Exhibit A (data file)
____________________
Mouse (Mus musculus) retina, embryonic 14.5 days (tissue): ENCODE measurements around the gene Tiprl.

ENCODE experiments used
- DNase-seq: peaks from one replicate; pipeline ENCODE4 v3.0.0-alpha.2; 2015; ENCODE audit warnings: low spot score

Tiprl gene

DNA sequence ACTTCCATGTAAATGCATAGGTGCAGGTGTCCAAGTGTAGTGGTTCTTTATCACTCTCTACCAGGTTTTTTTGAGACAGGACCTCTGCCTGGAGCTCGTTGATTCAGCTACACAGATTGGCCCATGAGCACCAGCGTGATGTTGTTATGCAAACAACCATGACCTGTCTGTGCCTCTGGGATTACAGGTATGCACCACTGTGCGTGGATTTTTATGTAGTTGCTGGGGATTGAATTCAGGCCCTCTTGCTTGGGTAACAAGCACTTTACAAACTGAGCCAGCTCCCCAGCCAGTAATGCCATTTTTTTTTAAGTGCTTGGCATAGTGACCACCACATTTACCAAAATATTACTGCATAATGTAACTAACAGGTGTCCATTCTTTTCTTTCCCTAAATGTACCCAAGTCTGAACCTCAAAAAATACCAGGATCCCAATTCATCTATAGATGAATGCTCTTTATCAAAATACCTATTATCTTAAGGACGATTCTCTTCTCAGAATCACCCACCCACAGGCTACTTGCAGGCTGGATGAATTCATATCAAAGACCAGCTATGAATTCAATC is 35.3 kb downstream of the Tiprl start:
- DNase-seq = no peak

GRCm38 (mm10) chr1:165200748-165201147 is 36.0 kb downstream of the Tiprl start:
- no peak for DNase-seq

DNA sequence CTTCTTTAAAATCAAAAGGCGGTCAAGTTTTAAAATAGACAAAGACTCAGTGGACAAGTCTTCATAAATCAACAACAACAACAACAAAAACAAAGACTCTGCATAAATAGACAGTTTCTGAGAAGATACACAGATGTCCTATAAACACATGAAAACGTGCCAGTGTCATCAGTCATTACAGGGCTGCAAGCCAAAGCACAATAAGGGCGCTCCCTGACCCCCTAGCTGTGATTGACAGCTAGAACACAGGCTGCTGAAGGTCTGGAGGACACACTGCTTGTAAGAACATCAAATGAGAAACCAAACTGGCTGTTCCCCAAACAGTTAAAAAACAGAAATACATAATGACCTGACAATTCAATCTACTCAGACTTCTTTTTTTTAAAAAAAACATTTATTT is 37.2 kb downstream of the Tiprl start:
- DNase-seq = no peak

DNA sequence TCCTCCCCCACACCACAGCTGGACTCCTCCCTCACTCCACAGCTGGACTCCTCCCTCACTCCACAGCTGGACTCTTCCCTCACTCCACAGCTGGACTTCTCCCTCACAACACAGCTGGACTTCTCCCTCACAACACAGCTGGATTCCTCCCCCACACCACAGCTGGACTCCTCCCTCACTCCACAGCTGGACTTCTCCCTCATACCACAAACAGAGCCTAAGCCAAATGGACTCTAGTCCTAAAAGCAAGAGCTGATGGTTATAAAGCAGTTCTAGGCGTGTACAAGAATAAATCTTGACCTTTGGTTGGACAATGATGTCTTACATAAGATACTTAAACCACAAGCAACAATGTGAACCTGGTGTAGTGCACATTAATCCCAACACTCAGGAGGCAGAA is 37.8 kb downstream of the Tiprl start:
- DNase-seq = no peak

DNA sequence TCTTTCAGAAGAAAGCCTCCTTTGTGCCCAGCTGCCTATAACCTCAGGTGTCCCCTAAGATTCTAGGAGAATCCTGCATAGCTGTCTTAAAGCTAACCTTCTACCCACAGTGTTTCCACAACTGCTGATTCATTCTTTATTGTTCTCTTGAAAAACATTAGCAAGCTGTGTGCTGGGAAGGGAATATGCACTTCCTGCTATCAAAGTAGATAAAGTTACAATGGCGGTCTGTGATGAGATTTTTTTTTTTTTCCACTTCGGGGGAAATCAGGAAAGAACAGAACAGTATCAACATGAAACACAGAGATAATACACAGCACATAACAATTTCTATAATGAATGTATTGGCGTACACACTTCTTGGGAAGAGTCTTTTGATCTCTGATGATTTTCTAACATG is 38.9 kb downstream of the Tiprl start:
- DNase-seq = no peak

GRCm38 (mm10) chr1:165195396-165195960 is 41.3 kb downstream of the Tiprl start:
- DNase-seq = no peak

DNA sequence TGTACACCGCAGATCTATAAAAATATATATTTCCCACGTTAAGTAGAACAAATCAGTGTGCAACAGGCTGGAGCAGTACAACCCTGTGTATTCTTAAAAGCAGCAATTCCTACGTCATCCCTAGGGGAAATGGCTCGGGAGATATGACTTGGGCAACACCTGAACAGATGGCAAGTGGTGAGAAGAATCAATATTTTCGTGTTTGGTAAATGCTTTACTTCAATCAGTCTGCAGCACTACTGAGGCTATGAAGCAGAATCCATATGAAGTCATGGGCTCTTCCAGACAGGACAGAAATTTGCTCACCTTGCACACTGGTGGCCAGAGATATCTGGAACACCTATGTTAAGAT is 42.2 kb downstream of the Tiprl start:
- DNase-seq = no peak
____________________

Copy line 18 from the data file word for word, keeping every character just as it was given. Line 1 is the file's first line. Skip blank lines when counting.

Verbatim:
- DNase-seq = no peak